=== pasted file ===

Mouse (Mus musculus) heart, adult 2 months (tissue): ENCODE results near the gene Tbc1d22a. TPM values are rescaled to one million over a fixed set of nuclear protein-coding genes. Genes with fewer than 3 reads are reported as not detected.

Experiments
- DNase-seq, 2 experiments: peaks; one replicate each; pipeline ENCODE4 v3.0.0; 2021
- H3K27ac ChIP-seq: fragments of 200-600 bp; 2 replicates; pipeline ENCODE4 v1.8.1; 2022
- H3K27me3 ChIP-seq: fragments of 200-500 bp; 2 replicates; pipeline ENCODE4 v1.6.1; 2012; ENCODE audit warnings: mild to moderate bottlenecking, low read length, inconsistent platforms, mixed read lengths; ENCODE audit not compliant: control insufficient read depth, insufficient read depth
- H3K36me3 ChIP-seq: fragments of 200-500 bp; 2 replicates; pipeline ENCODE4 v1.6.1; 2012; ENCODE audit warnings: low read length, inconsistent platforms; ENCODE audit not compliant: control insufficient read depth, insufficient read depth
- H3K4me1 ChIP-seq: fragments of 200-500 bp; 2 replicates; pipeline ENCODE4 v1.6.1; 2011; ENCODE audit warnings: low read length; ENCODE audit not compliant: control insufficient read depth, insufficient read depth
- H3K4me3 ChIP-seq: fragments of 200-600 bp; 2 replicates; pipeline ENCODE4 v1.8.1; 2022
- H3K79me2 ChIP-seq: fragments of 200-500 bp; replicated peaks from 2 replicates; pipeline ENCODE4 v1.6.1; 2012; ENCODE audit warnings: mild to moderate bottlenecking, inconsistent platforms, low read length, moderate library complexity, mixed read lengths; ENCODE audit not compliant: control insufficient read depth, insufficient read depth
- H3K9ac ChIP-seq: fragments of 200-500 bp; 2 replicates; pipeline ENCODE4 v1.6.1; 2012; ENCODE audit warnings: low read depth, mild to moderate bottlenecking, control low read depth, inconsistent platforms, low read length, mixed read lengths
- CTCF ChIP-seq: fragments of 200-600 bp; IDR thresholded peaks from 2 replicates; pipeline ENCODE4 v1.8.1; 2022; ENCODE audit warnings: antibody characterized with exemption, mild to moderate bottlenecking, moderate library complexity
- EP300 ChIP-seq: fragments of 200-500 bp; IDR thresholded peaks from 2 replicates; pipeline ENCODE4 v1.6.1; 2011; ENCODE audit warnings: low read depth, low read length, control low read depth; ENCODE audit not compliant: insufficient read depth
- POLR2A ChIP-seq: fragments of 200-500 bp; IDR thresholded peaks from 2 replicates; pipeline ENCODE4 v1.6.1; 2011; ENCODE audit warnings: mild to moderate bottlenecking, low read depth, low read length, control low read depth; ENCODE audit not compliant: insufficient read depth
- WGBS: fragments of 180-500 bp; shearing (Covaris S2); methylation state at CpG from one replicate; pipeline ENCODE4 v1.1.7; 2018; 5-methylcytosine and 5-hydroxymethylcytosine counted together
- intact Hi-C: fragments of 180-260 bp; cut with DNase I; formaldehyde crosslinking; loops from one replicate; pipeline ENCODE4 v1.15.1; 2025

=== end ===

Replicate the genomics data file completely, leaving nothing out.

Mouse (Mus musculus) heart, adult 2 months (tissue): ENCODE results near the gene Tbc1d22a. TPM values are rescaled to one million over a fixed set of nuclear protein-coding genes. Genes with fewer than 3 reads are reported as not detected.

Experiments
- DNase-seq, 2 experiments: peaks; one replicate each; pipeline ENCODE4 v3.0.0; 2021
- H3K27ac ChIP-seq: fragments of 200-600 bp; 2 replicates; pipeline ENCODE4 v1.8.1; 2022
- H3K27me3 ChIP-seq: fragments of 200-500 bp; 2 replicates; pipeline ENCODE4 v1.6.1; 2012; ENCODE audit warnings: mild to moderate bottlenecking, low read length, inconsistent platforms, mixed read lengths; ENCODE audit not compliant: control insufficient read depth, insufficient read depth
- H3K36me3 ChIP-seq: fragments of 200-500 bp; 2 replicates; pipeline ENCODE4 v1.6.1; 2012; ENCODE audit warnings: low read length, inconsistent platforms; ENCODE audit not compliant: control insufficient read depth, insufficient read depth
- H3K4me1 ChIP-seq: fragments of 200-500 bp; 2 replicates; pipeline ENCODE4 v1.6.1; 2011; ENCODE audit warnings: low read length; ENCODE audit not compliant: control insufficient read depth, insufficient read depth
- H3K4me3 ChIP-seq: fragments of 200-600 bp; 2 replicates; pipeline ENCODE4 v1.8.1; 2022
- H3K79me2 ChIP-seq: fragments of 200-500 bp; replicated peaks from 2 replicates; pipeline ENCODE4 v1.6.1; 2012; ENCODE audit warnings: mild to moderate bottlenecking, inconsistent platforms, low read length, moderate library complexity, mixed read lengths; ENCODE audit not compliant: control insufficient read depth, insufficient read depth
- H3K9ac ChIP-seq: fragments of 200-500 bp; 2 replicates; pipeline ENCODE4 v1.6.1; 2012; ENCODE audit warnings: low read depth, mild to moderate bottlenecking, control low read depth, inconsistent platforms, low read length, mixed read lengths
- CTCF ChIP-seq: fragments of 200-600 bp; IDR thresholded peaks from 2 replicates; pipeline ENCODE4 v1.8.1; 2022; ENCODE audit warnings: antibody characterized with exemption, mild to moderate bottlenecking, moderate library complexity
- EP300 ChIP-seq: fragments of 200-500 bp; IDR thresholded peaks from 2 replicates; pipeline ENCODE4 v1.6.1; 2011; ENCODE audit warnings: low read depth, low read length, control low read depth; ENCODE audit not compliant: insufficient read depth
- POLR2A ChIP-seq: fragments of 200-500 bp; IDR thresholded peaks from 2 replicates; pipeline ENCODE4 v1.6.1; 2011; ENCODE audit warnings: mild to moderate bottlenecking, low read depth, low read length, control low read depth; ENCODE audit not compliant: insufficient read depth
- WGBS: fragments of 180-500 bp; shearing (Covaris S2); methylation state at CpG from one replicate; pipeline ENCODE4 v1.1.7; 2018; 5-methylcytosine and 5-hydroxymethylcytosine counted together
- intact Hi-C: fragments of 180-260 bp; cut with DNase I; formaldehyde crosslinking; loops from one replicate; pipeline ENCODE4 v1.15.1; 2025